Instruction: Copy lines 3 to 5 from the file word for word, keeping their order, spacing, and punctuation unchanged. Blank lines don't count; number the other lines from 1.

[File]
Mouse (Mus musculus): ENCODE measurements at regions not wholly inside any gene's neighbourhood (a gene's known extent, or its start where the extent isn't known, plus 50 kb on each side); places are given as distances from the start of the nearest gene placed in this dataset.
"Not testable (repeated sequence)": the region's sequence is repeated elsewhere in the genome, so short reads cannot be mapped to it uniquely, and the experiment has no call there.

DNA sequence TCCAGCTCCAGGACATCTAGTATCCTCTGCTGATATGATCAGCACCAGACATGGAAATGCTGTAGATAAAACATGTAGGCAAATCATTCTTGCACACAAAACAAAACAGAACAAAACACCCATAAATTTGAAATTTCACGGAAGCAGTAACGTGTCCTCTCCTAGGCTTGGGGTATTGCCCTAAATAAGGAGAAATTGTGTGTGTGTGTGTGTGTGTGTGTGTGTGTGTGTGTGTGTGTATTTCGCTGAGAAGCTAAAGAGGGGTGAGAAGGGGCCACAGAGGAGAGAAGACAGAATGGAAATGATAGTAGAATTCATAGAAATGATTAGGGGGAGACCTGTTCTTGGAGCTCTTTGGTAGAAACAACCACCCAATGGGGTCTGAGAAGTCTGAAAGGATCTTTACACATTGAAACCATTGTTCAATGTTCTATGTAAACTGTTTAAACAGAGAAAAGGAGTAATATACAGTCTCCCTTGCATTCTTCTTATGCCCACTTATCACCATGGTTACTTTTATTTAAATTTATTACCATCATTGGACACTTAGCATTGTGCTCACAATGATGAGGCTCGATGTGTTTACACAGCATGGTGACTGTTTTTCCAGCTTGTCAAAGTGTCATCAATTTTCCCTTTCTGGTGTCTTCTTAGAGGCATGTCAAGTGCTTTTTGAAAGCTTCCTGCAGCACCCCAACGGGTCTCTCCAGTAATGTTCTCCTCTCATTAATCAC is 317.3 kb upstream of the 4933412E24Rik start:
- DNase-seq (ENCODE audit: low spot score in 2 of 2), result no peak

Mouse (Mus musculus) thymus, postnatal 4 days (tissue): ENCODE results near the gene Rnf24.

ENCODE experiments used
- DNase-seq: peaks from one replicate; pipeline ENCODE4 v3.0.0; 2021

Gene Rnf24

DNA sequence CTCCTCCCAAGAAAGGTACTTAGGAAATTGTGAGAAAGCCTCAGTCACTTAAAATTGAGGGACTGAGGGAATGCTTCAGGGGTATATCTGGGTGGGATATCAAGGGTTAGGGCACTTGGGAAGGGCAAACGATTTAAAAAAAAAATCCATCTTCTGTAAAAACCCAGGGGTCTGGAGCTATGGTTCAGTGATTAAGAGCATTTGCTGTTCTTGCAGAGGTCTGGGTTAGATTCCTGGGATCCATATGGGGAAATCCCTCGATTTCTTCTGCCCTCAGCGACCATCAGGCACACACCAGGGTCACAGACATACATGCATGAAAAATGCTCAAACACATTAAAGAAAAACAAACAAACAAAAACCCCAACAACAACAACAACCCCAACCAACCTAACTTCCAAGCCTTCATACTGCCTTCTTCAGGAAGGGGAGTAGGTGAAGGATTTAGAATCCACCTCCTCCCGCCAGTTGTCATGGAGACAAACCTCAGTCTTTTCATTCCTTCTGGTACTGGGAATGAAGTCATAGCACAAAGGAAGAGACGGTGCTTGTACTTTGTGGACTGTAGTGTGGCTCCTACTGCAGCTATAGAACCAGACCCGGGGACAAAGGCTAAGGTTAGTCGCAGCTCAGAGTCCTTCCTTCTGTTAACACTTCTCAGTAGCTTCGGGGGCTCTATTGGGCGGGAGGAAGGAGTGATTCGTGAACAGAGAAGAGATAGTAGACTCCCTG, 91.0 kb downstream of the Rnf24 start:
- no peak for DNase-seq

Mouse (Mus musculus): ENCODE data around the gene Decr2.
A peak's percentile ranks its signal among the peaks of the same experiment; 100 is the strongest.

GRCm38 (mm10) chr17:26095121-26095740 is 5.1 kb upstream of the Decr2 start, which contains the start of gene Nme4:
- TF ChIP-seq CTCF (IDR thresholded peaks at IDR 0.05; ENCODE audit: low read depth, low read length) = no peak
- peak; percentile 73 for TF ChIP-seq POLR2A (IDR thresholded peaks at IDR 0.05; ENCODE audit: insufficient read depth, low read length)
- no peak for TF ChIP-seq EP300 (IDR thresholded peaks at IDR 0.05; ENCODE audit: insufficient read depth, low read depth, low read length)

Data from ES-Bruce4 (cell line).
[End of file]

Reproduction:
DNA sequence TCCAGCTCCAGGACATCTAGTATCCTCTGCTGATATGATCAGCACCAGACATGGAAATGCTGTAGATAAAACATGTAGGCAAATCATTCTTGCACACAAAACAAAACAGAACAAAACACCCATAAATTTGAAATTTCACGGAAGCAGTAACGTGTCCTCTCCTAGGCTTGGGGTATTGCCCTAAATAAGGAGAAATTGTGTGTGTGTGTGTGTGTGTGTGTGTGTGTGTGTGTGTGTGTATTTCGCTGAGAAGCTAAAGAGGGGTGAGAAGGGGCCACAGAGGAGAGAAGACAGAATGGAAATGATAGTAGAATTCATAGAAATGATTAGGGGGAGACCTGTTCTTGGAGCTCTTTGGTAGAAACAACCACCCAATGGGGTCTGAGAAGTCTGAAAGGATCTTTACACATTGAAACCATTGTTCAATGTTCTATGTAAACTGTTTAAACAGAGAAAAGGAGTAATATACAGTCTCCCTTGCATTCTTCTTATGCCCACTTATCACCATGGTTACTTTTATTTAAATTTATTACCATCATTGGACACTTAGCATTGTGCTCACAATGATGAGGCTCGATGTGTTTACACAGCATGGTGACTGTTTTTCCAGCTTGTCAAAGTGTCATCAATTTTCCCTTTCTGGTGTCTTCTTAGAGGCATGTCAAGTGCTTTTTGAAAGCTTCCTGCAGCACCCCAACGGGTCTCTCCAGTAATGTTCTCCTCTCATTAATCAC is 317.3 kb upstream of the 4933412E24Rik start:
- DNase-seq (ENCODE audit: low spot score in 2 of 2), result no peak

Mouse (Mus musculus) thymus, postnatal 4 days (tissue): ENCODE results near the gene Rnf24.